Monday, July 9, 2012

Right, Wrong, Indifferent, Too Risky for the Mainstream: Investigated Journalism

Writing Nonfiction for the Literary Magazine

When Mark Dragotta and I first started to mold Umbrella Factory Magazine, we had big goals for our little literary corner. For starters, we thought we'd foster and develop some of the greatest fiction writers of the next generation. We, of course, rolled around ideas of Black Sparrow Press and Charles Bukowski and City Lights Books and everybody cool in the literary world. We also fantasized about our new found forum and the daring journalist of tomorrow.

I have not been disappointed with the writers of fiction and nonfiction or the poets we've met over the years.

We have yet to find our Postmaster.

And for the daring journalists? The Gonzo dream? Well, it's fallen short. It's not there. There aren't any crazy journalist out there who are interested in publishing in our humble magazine. Indeed, there aren't any less than crazy journalists out there willing to publish in our humble magazine. And sadly, Umbrella Factory Magazine is not alone.

At the onset of our development, I knew nothing of journalism. Admittedly, I still know very little. I never studied it in school. The high school newspaper was not of interest to me, the same is true for my college paper. And sadly, the daily paper comes to the house everyday, and I do read it occasionally. I'm sometimes dumbfounded by the poor writing (or editing, I suspect) and I'm baffled by how without flavor the content is. The paper offers some perspective on things, but it seldom shakes things up. I think it may be about something more than just journalism. I think it may have to do with money, advertising; retaining market share and employment.

Who cares about journalism in a literary magazine? Well, no one maybe. And why would a journalist care about a little literary magazine? And how can these types of publications serve these sorts of writers and each be beneficial?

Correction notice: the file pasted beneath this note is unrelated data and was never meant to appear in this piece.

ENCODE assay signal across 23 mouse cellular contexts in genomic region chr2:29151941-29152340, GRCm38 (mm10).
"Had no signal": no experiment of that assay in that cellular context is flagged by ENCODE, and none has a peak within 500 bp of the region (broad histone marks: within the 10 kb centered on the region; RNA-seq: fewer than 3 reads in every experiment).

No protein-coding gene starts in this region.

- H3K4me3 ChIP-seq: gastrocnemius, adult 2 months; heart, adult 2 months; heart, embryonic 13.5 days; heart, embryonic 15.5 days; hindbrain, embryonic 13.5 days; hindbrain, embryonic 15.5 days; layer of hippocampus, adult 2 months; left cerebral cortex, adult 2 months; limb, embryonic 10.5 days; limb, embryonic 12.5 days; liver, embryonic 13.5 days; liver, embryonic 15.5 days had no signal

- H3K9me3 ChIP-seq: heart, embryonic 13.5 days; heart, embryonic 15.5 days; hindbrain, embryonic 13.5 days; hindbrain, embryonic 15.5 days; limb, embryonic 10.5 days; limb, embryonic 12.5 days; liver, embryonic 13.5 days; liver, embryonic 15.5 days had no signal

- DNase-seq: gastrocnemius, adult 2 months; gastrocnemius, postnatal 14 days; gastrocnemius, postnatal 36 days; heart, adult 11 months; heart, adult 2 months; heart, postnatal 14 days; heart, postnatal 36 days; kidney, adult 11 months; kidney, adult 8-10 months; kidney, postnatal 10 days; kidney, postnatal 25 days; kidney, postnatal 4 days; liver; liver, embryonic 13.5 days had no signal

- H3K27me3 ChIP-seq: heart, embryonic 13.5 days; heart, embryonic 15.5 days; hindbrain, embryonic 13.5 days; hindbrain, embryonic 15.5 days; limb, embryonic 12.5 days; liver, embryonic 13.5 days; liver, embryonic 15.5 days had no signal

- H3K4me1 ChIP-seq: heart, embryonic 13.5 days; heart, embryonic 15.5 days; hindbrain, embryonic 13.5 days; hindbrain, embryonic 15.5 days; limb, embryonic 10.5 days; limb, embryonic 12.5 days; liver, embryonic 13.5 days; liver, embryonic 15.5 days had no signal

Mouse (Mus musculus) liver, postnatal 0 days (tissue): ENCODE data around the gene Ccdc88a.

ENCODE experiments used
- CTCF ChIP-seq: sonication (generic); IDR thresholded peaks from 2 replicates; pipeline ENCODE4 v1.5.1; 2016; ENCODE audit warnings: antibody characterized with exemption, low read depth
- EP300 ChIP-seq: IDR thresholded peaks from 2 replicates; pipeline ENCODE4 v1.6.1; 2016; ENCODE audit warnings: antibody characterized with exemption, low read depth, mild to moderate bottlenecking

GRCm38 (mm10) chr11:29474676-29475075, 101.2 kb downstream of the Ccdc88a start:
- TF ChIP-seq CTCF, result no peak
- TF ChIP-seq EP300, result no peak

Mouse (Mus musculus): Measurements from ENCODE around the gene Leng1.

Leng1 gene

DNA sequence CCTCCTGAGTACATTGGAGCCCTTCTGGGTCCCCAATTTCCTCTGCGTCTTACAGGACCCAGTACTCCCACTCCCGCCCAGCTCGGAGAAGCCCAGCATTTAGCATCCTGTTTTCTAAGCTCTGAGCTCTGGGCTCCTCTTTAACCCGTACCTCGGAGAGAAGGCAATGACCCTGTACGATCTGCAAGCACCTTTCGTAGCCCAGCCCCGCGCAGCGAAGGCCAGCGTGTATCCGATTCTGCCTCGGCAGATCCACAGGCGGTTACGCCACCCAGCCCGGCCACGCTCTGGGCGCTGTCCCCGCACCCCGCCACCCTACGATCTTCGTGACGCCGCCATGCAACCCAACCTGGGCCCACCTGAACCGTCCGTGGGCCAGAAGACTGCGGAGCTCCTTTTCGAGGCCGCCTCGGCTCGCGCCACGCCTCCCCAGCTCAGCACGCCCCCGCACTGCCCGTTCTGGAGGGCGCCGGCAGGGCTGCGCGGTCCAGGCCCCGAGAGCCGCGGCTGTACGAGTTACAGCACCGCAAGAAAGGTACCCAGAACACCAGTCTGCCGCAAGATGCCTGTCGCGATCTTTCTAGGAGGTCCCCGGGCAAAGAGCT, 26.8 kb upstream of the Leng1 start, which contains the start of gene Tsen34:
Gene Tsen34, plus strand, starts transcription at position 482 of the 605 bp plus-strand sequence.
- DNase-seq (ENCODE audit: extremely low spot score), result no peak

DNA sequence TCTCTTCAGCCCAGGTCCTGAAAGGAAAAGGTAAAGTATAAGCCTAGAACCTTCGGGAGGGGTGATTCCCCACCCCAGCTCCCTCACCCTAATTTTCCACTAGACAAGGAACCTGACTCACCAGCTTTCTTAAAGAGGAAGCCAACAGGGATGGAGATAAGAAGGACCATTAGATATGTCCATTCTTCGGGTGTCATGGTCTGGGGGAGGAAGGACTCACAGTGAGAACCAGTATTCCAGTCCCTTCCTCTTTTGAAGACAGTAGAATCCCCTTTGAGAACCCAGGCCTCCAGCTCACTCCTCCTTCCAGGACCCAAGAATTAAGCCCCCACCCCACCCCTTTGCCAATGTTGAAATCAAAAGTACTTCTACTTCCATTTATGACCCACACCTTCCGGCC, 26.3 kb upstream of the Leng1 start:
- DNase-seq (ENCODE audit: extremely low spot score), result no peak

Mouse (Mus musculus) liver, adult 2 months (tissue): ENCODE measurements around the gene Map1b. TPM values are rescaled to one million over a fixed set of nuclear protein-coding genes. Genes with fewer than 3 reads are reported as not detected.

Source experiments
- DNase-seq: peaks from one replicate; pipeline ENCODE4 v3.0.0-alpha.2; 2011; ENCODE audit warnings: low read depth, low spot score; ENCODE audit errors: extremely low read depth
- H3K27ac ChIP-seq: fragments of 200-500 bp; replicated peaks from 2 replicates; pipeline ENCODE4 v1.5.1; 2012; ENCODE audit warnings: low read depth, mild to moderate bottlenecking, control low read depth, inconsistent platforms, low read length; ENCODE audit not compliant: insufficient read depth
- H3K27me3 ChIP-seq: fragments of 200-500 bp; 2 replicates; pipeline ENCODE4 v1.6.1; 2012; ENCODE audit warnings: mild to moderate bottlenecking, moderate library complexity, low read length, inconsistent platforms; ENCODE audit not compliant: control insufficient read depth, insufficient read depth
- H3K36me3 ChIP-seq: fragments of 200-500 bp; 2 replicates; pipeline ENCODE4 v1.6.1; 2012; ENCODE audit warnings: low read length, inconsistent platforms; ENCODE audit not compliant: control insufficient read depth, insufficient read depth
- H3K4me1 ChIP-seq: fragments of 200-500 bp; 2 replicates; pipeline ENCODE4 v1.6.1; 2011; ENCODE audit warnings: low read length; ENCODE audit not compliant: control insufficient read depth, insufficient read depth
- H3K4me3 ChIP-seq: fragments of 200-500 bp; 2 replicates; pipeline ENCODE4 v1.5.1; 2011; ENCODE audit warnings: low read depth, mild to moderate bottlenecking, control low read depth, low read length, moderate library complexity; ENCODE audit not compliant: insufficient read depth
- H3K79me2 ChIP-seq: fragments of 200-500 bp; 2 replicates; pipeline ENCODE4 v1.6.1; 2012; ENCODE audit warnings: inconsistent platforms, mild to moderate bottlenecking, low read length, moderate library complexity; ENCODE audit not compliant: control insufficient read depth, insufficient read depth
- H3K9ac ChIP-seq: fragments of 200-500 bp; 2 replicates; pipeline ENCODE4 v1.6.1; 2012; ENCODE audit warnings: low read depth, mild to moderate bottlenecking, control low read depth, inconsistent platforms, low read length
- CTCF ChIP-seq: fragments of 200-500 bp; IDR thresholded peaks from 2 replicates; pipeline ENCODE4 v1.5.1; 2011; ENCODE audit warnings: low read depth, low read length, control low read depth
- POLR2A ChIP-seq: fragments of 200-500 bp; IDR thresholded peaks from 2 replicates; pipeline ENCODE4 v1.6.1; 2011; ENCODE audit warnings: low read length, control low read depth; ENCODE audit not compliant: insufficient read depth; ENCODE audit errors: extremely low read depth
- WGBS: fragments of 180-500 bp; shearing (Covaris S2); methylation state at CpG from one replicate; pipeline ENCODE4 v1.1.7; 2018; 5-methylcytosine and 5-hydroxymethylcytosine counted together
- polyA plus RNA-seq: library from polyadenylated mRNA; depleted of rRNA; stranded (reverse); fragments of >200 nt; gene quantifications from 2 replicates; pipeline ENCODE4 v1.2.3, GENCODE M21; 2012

For a trained and employed journalist, the literary magazine is not where they're going to pour their energies. Why? Literary magazines don't pay, and writing an article is still work. I would think that even a rogue journalist, romantic notion if they still exists, will find other outlets. But for a journalist just beginning their training, or their career, a rogue adventure investigating something may be in order. A publication is a publication, after all.

A writer who maybe has an insight into something and may want to employ some journalistic tactics may only have a literary magazine as a potential market.

How can a literary magazine serve a journalist? Well, an online literary magazine may have a varied and potentially limitless distribution. Most literary magazines can be as daring as they want to be because they often do not fear loss of advertising money. It's a great deal of freedom enjoyed by the free press which is really free because there is no exchange of money. With this, as daring, dark, morbid or dirty as a story might be, a literary magazine may have many—many less hangups with it. Also, if the story is well written, an editor of a literary magazine will not edit a story's content because of censorship or physical size. You may not win a Pulizer Prize, but you will have readership.

Some sites to help get a writer into journalistic mode:
Jeremy Porter's “How Do Journalists and Bloggers Decide What to Write About”'s idea of a Journalist's Profile:

And to give you an idea of what I would love to see at Umbrella Factory Magazine:

Investigative Reporting Workshop is one of the engaging online magazines I've seen. Before endeavoring an investigated story of your own, read a few from this magazine. They're well written, well investigated and timely. I would run any number of these stories on UFM.

Enjoy Investigative Reporting Workshop:

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